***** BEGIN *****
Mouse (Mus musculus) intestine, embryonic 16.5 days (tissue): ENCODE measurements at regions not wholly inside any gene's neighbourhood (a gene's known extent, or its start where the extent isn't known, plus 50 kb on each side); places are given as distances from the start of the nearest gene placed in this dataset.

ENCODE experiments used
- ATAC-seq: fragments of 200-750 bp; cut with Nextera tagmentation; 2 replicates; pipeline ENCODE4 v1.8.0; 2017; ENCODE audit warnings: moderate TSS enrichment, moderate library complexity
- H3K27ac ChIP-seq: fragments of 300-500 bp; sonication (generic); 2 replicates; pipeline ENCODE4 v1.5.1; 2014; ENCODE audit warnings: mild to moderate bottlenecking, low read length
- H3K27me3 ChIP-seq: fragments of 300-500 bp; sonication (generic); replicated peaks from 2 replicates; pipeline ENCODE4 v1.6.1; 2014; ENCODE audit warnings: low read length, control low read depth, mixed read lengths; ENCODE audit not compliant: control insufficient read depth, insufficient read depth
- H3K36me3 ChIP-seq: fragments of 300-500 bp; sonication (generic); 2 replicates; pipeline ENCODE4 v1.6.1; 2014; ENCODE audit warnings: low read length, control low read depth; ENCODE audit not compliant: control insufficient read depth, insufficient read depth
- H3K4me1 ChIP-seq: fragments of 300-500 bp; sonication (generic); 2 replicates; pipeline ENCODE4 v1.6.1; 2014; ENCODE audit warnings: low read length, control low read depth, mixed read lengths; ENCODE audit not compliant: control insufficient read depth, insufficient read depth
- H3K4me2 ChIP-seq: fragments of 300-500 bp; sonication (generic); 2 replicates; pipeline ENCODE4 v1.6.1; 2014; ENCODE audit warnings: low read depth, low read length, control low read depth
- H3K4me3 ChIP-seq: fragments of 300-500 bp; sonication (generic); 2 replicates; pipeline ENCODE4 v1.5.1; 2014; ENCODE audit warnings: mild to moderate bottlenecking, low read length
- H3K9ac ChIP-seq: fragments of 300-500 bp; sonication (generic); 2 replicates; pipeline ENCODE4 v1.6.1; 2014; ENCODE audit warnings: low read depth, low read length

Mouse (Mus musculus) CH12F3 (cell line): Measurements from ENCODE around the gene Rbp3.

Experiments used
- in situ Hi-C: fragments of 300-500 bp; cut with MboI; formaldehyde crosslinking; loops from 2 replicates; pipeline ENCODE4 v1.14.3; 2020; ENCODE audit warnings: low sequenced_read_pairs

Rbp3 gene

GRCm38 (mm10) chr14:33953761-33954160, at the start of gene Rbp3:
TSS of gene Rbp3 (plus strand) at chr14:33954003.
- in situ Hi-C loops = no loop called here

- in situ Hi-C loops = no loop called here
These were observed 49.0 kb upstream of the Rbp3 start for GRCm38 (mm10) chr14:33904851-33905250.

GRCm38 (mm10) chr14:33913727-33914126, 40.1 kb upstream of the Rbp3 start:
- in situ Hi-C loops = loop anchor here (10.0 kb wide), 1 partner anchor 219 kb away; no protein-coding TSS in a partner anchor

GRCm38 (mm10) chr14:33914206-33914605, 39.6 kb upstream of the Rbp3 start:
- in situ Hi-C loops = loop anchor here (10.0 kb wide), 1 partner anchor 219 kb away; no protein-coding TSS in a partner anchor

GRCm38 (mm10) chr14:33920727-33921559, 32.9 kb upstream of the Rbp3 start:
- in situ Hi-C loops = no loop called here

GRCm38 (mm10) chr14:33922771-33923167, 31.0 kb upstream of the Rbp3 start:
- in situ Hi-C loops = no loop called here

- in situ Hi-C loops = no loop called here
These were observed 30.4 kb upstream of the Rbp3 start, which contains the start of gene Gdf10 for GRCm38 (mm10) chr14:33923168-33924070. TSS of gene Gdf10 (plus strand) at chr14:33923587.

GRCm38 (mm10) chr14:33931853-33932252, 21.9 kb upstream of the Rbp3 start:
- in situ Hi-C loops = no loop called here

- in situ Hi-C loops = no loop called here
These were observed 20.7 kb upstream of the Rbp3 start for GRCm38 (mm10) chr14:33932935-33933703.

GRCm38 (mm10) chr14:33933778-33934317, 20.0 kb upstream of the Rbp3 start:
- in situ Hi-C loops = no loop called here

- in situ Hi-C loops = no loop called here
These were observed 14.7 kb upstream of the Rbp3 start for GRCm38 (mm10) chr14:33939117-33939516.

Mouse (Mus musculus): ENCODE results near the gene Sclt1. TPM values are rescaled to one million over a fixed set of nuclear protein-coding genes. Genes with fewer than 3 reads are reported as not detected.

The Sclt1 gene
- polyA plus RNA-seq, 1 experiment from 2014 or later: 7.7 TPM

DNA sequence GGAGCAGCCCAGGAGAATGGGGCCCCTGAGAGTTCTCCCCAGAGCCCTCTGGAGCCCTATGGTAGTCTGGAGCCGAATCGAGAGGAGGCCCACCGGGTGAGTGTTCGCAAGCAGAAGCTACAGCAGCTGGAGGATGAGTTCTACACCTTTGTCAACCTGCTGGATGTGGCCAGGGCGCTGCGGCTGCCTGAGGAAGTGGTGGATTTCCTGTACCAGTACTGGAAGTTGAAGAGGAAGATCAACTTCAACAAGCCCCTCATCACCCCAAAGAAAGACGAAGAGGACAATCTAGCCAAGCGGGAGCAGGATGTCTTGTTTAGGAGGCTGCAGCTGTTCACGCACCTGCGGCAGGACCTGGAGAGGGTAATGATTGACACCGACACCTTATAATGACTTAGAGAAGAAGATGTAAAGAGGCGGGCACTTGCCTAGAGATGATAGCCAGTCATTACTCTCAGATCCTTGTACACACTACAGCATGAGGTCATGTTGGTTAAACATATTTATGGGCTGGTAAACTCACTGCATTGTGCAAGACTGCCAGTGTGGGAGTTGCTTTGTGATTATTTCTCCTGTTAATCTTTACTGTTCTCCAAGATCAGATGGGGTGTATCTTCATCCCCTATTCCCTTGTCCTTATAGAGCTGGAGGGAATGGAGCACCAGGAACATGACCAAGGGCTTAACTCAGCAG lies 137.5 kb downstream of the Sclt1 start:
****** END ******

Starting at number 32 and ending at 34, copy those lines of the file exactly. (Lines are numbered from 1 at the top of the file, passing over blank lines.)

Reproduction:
- in situ Hi-C loops = no loop called here
These were observed 20.7 kb upstream of the Rbp3 start for GRCm38 (mm10) chr14:33932935-33933703.

GRCm38 (mm10) chr14:33933778-33934317, 20.0 kb upstream of the Rbp3 start: